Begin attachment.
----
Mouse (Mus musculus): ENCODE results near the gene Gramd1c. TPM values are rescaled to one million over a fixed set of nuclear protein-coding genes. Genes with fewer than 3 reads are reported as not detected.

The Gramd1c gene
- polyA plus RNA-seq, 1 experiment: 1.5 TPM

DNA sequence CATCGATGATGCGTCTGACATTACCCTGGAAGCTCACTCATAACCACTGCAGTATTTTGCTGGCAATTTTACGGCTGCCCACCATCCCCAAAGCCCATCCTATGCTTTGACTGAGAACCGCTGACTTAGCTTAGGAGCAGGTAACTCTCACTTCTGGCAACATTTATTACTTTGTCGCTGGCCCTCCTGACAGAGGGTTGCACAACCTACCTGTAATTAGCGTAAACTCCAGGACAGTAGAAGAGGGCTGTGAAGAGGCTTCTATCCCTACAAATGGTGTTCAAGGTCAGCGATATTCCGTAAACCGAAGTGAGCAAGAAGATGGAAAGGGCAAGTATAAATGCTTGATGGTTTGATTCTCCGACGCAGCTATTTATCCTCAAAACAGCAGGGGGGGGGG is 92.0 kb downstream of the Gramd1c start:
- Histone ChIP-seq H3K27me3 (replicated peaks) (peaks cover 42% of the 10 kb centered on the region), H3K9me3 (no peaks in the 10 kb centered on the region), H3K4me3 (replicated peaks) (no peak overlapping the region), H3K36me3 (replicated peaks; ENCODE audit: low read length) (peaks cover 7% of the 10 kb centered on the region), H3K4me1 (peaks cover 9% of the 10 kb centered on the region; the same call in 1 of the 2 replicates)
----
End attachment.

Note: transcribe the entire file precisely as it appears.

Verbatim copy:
Mouse (Mus musculus): ENCODE results near the gene Gramd1c. TPM values are rescaled to one million over a fixed set of nuclear protein-coding genes. Genes with fewer than 3 reads are reported as not detected.

The Gramd1c gene
- polyA plus RNA-seq, 1 experiment: 1.5 TPM

DNA sequence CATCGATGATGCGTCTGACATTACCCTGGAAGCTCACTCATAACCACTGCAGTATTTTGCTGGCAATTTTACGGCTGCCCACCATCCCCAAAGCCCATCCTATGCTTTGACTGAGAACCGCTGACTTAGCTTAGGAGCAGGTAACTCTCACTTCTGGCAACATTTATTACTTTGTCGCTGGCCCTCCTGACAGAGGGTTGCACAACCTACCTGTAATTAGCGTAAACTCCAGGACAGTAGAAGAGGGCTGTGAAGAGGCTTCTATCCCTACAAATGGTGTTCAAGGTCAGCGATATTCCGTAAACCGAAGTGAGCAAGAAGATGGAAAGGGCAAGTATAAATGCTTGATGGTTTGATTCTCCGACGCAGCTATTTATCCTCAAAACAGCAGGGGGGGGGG is 92.0 kb downstream of the Gramd1c start:
- Histone ChIP-seq H3K27me3 (replicated peaks) (peaks cover 42% of the 10 kb centered on the region), H3K9me3 (no peaks in the 10 kb centered on the region), H3K4me3 (replicated peaks) (no peak overlapping the region), H3K36me3 (replicated peaks; ENCODE audit: low read length) (peaks cover 7% of the 10 kb centered on the region), H3K4me1 (peaks cover 9% of the 10 kb centered on the region; the same call in 1 of the 2 replicates)